Study Increases Scientists' Ability to Test Unborn Babies for Genetic Disorders

The potential screening could allow doctors to test for 3,500 genetic disorders in unborn babies. Currently, they can only test for Down Syndrome

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    NEWSLETTERS

    New genetic testing for unborn babies could help identify thousands of potential health disorders. Some experts question if the findings could raise ethical issues, namely, what do parents do if they discover their unborn child has a genetic disorder? Michelle Valles reports for the NBC4 News at 11 p.m. on June 6, 2012.

    Prospective parents might soon be able to screen their unborn babies for thousands of genetic disorders, according to a study published by Science Translations Medicine.

    This is potentially a two-edged sword, according to experts: Although the test might pick up more curable conditions earlier, some worry that it may lead to more abortions.

    American scientists were able to map the baby’s genetic code form tiny traces of free-floating DNA in blood from the baby’s mother, who was 18 weeks pregnant. They were also able to pinpoint if the mutations came from the mother or father’s side.

    If the technique is refined and the technology becomes inexpensive, as many experts predict, this type of prenatal testing could allow doctors to screen unborn babies for 3,500 genetic disorders by taking a blood sample from the mother and a swab of saliva from the father.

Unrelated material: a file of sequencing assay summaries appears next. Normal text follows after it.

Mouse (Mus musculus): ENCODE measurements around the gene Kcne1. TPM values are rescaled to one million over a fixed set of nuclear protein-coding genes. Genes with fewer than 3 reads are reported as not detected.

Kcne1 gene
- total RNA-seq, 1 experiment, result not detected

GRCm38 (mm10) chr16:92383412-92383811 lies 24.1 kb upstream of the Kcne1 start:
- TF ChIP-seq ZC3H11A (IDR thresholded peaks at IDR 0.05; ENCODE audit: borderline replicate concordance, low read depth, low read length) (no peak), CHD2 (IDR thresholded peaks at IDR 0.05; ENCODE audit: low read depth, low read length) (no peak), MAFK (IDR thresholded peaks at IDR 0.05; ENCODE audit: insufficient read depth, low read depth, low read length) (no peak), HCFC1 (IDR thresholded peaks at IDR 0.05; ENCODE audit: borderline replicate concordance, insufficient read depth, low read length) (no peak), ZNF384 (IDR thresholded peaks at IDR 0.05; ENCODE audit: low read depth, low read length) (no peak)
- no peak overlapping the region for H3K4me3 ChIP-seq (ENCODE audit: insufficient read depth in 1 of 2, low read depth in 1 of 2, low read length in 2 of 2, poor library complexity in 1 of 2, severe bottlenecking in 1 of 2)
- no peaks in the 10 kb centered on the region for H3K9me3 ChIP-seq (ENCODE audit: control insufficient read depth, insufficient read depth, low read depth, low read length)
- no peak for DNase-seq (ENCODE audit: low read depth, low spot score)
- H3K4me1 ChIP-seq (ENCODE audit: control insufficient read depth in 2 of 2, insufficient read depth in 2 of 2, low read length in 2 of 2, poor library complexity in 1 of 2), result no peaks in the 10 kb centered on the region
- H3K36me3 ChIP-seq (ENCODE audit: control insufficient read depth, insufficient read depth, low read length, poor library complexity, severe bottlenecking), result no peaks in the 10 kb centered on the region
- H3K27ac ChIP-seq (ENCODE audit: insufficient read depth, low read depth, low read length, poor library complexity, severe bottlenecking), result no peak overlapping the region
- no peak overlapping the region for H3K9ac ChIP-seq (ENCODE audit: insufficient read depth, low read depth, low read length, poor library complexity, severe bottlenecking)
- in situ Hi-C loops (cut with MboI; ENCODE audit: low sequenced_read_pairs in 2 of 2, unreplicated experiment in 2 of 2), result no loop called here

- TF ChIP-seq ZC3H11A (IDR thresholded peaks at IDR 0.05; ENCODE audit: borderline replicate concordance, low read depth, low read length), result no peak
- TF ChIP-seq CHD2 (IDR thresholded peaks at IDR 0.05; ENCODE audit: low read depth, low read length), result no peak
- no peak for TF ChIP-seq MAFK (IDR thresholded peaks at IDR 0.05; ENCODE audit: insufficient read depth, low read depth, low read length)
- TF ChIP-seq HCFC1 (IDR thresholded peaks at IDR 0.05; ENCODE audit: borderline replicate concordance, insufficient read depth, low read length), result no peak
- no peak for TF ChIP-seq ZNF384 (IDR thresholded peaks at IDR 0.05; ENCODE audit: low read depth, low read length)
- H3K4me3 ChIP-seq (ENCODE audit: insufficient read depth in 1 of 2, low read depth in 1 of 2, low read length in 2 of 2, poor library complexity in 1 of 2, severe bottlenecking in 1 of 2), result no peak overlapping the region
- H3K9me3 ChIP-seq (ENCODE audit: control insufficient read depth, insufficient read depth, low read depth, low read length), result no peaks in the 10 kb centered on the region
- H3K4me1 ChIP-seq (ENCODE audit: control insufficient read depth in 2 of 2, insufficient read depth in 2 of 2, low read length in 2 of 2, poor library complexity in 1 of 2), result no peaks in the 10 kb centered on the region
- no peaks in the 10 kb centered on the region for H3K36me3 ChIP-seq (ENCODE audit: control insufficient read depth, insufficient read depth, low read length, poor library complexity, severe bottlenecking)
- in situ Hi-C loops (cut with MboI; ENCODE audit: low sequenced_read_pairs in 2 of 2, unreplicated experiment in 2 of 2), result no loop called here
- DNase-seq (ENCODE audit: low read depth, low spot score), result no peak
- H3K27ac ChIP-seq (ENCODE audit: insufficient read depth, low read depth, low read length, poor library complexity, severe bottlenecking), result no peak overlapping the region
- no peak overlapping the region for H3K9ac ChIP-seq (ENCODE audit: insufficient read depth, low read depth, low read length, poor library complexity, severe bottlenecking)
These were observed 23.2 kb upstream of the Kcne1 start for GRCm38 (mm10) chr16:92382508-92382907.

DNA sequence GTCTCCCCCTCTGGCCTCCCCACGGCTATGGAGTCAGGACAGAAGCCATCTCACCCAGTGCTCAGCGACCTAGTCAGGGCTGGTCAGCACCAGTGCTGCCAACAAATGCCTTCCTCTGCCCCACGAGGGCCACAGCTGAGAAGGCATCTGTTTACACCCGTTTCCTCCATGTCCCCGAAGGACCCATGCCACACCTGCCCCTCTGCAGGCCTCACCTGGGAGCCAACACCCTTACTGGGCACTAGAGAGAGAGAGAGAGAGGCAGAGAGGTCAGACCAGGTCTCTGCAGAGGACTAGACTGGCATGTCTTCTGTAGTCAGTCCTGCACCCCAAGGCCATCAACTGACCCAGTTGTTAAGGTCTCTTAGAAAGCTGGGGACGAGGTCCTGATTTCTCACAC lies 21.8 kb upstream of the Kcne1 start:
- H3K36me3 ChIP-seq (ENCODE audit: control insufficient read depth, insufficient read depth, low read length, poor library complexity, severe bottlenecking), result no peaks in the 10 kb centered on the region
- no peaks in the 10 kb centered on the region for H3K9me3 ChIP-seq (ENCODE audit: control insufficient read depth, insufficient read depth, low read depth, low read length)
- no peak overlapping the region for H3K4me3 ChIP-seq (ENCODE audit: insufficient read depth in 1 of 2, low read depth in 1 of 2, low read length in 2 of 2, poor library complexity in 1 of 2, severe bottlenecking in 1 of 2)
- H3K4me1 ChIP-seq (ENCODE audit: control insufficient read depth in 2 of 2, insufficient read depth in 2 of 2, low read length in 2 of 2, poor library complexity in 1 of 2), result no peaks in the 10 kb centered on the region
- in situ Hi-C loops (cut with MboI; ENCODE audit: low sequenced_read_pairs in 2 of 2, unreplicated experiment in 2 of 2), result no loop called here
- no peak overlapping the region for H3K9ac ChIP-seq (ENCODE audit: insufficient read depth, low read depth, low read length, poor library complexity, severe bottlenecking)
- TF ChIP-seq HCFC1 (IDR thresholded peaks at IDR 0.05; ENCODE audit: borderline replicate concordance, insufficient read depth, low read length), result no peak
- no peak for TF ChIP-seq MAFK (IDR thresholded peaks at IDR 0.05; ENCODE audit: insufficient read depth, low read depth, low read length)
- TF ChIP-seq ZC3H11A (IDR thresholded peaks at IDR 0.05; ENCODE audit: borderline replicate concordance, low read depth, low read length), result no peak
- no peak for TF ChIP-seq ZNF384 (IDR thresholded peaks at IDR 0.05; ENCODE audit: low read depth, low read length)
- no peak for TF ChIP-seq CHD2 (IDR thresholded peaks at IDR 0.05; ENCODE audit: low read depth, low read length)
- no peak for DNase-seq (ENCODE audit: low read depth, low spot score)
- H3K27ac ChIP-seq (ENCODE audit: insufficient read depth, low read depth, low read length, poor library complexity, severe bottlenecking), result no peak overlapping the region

Now, the only genetic disorder routinely testing is Down Syndrome.

    “On the positive side, picking up genetic problems early may lead to better treatments, sometimes while the baby is still a fetus, sometimes right after birth and that might prevent complications,” said NBC4 health expert Dr. Bruce Hensel.

    “It might give peace of mind if (parents) don’t find problems. On the other hand, it could lead to dilemmas – what do you do about them can you treat them, might it lead to more abortions?” Hensel added.

    The genetic predictions in the study were confirmed by analyzing umbilical cord blood collected at the baby’s birth.

    The test is not being used yet, and experts said the methods will have to refined before the screenings are widely used.

    “This is only preliminary. We’ll need to see if the test is consistently accurate, because we’re looking at the mother’s blood, not the baby’s, and it might not be 100 percent accurate,” Hensel said. “You don’t want to find potential genetic disorders that don’t pan out to be a real problem at all.”

    Scientists contend that this type of testing is not as dangerous as some of the testing done with the mother and the womb.

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